Each bounded context has a domain model that reflects the respective functionalities, e.g. the structure and handling of flights and tickets. This domain model only makes sense within the bounded context. Even if the same terms appear in other contexts, those contexts most likely have a different view of it. From booking's point of view, a flight is designed differently than from the boarding's one. These two views are deliberately implemented separately. This prevents both coupling between contexts and the creation of a confusing model that tries to describe too much at once.

For the sake of simplicity, the implementation in this article assumes that there is one bounded context per domain.

Transition to Source Code: The Architecture Matrix

For mapping in the source code, it makes sense to further subdivide the individual domains into different modules:

MatrixA categorization of these modules increases clarity. Nrwl suggests the following categories (originally for libraries), among others, which have proven helpful in our daily work:

  • feature: A feature module implements a use case (or a technical feature) with so-called smart components. Due to their focus on a feature, such components are not very reusable. Smart Components communicate with the backend. Typically, in Angular, this communication occurs through a store or services.
  • ui: UI modules contain so-called dumb or presentational components. These are reusable components that support the implementation of individual features but do not know them directly. The implementation of a design system consists of such components. However, UI modules can also contain general technical components that are used across all use cases. An example of this would be a ticket component, which ensures that tickets are presented in the same way in different features. Such components usually only communicate with their environment via properties and events. They do not get access to the backend or a store.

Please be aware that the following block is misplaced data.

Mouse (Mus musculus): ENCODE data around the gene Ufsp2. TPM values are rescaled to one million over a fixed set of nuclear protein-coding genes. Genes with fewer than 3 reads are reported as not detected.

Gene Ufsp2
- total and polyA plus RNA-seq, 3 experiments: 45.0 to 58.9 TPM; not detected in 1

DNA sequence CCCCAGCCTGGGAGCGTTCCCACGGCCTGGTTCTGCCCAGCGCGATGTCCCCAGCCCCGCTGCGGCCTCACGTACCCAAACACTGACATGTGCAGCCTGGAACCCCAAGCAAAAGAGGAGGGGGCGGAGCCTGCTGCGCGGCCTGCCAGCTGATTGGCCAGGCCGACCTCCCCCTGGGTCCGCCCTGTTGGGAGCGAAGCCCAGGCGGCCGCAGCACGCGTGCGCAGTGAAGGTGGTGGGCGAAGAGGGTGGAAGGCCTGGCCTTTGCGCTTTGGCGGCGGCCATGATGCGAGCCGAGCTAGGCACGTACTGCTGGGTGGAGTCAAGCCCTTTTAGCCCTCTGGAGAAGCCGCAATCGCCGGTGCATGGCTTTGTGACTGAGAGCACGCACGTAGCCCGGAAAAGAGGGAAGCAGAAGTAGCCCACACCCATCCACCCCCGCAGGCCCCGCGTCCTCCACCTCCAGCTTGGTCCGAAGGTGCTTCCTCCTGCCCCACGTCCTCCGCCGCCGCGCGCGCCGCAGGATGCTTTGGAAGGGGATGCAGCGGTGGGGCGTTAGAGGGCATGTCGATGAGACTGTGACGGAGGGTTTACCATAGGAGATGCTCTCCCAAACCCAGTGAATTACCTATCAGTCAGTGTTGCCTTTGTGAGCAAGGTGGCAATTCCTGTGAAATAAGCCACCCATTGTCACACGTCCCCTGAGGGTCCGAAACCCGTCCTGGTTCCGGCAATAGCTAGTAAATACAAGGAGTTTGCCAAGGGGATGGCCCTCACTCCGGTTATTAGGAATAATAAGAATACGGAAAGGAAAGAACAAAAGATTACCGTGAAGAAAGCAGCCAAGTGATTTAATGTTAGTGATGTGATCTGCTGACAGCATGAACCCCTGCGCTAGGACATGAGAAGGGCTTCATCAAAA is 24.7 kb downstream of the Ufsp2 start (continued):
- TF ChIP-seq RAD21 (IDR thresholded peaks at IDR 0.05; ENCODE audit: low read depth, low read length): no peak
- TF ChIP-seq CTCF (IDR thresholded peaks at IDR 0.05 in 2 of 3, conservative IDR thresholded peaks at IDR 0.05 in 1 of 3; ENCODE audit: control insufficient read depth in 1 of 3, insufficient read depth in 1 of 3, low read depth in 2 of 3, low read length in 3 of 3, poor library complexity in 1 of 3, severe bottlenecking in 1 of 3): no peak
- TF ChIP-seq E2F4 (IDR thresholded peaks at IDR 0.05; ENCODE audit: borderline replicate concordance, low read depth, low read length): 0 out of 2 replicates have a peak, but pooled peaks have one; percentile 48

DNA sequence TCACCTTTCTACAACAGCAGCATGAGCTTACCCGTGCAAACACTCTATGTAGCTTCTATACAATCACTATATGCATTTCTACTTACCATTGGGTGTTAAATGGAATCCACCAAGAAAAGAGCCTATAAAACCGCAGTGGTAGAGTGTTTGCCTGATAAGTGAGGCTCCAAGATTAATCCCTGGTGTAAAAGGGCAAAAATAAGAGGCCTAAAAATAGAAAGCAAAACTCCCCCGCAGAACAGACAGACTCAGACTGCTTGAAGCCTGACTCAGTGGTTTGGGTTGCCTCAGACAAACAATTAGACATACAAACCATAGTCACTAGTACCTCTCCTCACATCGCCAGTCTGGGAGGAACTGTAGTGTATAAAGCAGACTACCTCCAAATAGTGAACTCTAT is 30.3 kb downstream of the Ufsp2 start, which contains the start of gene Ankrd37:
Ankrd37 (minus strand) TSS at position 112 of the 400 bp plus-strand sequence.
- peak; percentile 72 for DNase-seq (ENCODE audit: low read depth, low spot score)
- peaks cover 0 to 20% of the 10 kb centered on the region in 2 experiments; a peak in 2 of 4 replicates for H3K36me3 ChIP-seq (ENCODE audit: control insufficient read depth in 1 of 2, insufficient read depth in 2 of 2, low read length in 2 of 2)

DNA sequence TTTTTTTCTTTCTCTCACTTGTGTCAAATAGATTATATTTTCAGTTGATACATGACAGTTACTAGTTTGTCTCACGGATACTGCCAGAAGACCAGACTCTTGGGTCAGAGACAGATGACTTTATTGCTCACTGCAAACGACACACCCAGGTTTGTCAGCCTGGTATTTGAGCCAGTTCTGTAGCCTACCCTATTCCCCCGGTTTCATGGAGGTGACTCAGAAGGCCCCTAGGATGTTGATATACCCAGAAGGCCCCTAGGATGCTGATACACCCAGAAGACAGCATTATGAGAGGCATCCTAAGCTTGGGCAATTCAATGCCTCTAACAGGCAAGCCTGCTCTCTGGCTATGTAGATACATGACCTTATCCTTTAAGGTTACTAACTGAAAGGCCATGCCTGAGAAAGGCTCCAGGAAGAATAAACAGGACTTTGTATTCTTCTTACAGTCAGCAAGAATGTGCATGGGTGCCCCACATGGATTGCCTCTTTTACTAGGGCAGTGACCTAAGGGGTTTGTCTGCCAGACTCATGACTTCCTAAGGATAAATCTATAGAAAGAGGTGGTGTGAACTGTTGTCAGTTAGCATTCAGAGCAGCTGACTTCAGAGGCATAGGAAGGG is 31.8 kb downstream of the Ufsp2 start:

• data: Data modules contain the respective domain model (actually the client-side view of it) and services that operate on it. Such services validate e.g. Entities and communicating with the backend. State management, including the provision of view models, can also be accommodated in data modules. This is particularly useful when multiple features in the same domain are based on the same data.
  • util: General helper functions etc. can be found in utility modules. Examples of this are logging, authentication or working with date values.

Another special aspect of the implementation in the code is the shared area, which offers code for all domains. This should primarily have technical code – use case-specific code is usually located in the individual domains.

The structure shown here brings order to the system: There is less discussion about where to find or place certain sections of code. In addition, two simple but effective rules can be introduced on the basis of this matrix:

  • In terms of strategic design, each domain may only communicate with its own modules. An exception is the shared area to which each domain has access.